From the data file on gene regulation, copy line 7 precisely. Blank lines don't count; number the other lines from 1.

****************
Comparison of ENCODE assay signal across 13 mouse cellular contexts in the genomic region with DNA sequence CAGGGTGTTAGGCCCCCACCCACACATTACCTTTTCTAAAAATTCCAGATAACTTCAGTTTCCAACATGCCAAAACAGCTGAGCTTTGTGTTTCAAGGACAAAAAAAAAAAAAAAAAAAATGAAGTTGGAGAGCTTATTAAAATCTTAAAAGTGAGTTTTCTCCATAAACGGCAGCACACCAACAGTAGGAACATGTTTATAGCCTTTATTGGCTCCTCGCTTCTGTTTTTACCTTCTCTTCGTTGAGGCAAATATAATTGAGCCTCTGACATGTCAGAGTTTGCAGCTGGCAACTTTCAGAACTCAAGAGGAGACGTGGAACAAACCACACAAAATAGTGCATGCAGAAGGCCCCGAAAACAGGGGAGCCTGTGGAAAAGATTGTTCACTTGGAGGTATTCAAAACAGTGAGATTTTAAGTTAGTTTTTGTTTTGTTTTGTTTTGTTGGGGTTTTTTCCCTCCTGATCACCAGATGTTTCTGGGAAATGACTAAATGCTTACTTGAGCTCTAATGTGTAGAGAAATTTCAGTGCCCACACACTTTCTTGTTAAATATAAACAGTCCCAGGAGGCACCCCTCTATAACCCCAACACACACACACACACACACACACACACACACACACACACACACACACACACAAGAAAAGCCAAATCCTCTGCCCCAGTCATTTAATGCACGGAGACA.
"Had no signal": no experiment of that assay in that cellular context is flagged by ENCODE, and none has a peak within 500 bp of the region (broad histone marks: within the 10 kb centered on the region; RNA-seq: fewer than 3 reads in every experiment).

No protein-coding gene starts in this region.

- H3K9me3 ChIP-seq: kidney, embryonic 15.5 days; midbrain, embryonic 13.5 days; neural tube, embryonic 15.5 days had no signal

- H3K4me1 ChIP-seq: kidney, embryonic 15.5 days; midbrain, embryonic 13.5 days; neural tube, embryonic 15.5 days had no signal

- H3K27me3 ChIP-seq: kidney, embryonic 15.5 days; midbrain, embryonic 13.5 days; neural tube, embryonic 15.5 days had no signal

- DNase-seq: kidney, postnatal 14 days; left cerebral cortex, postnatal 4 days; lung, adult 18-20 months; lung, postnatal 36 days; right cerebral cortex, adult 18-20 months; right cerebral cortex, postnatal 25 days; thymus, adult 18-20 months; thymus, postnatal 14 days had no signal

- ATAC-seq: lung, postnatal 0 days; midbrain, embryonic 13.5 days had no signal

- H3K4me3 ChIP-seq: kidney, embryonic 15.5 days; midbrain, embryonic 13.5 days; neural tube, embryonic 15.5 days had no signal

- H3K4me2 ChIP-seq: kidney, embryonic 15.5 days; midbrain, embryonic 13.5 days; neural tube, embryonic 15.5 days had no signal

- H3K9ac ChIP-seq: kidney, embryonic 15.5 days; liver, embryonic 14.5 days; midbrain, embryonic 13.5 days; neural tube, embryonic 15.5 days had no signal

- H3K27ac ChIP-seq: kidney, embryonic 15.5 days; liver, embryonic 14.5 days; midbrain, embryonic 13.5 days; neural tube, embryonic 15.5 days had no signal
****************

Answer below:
- DNase-seq: kidney, postnatal 14 days; left cerebral cortex, postnatal 4 days; lung, adult 18-20 months; lung, postnatal 36 days; right cerebral cortex, adult 18-20 months; right cerebral cortex, postnatal 25 days; thymus, adult 18-20 months; thymus, postnatal 14 days had no signal